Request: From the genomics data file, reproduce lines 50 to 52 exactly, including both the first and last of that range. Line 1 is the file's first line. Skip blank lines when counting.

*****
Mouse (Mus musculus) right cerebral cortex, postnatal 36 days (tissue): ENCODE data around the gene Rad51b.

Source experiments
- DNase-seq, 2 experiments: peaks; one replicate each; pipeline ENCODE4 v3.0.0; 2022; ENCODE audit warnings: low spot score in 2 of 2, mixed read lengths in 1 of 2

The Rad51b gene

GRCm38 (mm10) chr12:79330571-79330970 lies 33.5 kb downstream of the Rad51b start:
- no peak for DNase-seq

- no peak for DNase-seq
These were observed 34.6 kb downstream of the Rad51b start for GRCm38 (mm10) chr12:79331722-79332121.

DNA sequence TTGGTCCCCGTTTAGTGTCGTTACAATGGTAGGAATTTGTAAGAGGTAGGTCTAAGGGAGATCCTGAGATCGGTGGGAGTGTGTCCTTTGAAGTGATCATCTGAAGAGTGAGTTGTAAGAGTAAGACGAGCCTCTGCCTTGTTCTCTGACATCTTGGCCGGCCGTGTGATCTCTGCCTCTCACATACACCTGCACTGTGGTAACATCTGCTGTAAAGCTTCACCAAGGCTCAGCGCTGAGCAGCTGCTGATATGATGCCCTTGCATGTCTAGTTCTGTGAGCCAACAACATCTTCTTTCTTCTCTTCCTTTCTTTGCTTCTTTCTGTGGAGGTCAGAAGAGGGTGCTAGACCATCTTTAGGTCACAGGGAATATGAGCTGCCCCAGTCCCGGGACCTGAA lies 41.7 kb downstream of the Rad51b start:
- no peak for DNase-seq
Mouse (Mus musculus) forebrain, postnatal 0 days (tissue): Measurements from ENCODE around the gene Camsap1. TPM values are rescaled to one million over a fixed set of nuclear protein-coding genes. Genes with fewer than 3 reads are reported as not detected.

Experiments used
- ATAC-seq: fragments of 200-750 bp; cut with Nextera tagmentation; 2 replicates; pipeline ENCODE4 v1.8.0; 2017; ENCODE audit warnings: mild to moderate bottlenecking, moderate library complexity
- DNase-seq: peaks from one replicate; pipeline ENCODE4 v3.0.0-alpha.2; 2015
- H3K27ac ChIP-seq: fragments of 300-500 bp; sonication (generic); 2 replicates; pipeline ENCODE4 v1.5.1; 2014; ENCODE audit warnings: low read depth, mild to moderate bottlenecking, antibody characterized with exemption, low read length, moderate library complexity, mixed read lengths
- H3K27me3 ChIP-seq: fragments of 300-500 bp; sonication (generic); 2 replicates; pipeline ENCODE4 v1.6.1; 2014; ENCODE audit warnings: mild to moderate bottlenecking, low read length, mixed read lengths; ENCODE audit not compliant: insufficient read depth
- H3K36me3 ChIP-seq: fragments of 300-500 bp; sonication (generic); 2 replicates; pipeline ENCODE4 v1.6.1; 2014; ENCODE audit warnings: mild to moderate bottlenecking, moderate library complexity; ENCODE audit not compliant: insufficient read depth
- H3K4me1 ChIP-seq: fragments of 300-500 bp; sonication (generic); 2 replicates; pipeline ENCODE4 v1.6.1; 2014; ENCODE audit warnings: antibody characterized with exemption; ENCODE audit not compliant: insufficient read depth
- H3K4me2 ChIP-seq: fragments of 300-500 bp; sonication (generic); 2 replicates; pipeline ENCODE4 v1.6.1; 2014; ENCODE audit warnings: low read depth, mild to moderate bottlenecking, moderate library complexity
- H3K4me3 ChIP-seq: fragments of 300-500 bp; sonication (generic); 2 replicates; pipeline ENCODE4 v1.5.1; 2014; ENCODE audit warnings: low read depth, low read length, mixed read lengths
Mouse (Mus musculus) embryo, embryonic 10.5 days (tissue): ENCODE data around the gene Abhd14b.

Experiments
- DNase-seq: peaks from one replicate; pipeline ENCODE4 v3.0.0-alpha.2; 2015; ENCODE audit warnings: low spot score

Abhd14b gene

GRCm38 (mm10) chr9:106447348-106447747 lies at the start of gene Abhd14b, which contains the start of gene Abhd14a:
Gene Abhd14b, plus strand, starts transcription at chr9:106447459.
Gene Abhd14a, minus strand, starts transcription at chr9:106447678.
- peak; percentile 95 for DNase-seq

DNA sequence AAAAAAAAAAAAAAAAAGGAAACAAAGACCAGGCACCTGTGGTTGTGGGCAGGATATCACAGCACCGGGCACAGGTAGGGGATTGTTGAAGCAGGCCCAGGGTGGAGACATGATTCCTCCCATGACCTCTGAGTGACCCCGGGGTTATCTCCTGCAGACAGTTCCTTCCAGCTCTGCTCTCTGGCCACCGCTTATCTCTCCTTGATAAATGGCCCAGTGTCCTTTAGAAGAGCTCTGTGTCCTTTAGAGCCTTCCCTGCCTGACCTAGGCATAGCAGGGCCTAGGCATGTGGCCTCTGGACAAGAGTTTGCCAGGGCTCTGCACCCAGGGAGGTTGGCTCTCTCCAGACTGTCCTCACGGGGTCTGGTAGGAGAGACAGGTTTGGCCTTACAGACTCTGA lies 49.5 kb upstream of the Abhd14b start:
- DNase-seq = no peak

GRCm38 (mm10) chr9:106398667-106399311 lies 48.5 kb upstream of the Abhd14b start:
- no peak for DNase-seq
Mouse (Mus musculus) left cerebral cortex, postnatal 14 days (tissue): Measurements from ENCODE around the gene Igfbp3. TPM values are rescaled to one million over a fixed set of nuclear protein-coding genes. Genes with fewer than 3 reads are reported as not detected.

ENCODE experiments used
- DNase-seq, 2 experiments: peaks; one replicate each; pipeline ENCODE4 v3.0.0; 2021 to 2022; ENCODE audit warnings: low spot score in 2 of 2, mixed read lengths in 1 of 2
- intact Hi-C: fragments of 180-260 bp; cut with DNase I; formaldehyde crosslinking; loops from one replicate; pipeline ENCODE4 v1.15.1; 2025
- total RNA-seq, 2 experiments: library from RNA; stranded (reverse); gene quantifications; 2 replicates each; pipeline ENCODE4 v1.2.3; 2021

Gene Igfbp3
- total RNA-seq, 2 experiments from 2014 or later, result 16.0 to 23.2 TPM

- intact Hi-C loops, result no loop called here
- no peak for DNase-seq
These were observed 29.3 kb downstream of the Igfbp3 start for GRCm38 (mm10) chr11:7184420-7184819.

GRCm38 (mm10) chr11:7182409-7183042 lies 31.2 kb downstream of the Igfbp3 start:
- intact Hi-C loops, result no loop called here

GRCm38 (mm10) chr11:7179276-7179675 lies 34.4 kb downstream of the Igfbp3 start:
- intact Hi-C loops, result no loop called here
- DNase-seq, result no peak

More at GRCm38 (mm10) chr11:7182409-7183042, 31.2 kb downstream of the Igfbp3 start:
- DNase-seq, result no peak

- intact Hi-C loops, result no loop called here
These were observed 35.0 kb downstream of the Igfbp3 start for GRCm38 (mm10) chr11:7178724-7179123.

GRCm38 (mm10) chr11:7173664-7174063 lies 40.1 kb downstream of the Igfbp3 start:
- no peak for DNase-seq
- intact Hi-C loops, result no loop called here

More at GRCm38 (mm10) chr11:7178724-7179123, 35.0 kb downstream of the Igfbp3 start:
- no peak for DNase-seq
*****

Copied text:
- intact Hi-C loops, result no loop called here
These were observed 35.0 kb downstream of the Igfbp3 start for GRCm38 (mm10) chr11:7178724-7179123.

GRCm38 (mm10) chr11:7173664-7174063 lies 40.1 kb downstream of the Igfbp3 start: